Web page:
Medical Marijuana Question Passes

Medical Marijuana Question Passes
Posted by CN Staff on November 16, 2006 at 07:50:52 PT
By Ben Aaronson, Staff Writer
Source: Bedford Minuteman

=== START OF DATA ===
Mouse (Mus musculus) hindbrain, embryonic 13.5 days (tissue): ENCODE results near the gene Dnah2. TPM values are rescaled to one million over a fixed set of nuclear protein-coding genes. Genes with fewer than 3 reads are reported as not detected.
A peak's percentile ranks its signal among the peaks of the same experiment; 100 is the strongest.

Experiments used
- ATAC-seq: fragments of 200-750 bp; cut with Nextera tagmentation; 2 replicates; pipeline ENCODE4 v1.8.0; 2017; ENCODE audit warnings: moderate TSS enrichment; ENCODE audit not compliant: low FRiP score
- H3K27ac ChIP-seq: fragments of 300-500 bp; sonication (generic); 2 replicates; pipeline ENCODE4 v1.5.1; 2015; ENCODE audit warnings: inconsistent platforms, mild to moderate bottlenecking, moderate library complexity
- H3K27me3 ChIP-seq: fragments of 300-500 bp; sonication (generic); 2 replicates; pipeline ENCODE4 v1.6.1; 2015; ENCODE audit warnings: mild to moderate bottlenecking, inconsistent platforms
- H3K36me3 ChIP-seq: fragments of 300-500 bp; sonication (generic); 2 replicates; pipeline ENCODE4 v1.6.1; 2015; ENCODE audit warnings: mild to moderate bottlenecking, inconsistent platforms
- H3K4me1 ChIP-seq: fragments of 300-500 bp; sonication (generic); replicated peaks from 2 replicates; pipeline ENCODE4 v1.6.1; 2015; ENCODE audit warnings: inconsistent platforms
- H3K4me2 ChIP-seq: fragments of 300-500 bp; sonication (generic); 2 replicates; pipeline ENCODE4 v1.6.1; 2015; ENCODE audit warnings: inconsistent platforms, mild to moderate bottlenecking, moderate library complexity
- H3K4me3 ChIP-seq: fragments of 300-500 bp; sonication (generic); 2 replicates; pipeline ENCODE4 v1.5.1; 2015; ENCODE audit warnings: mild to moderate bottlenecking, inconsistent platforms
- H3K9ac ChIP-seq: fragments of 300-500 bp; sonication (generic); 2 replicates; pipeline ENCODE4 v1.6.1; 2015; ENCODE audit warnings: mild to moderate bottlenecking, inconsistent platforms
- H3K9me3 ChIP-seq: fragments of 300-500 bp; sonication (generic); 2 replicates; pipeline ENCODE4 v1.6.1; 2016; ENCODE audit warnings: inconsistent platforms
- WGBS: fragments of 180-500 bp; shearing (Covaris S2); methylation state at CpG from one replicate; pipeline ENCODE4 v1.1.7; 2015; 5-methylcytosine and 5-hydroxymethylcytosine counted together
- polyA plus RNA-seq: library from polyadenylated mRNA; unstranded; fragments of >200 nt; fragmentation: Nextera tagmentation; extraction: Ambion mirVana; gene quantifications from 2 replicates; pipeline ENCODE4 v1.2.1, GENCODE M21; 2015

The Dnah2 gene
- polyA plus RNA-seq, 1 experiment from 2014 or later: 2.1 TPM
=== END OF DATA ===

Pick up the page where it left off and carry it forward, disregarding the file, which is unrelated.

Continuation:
Massachusetts -- Supporters of Question 4 on last week's election ballot gave new meaning to the concept of grassroots campaigning.   Nearly 70 percent of Bedford voters cast their ballots in favor of the nonbinding initiative, which calls for legislation that would allow seriously ill patients to possess and grow small amounts of marijuana for medical use.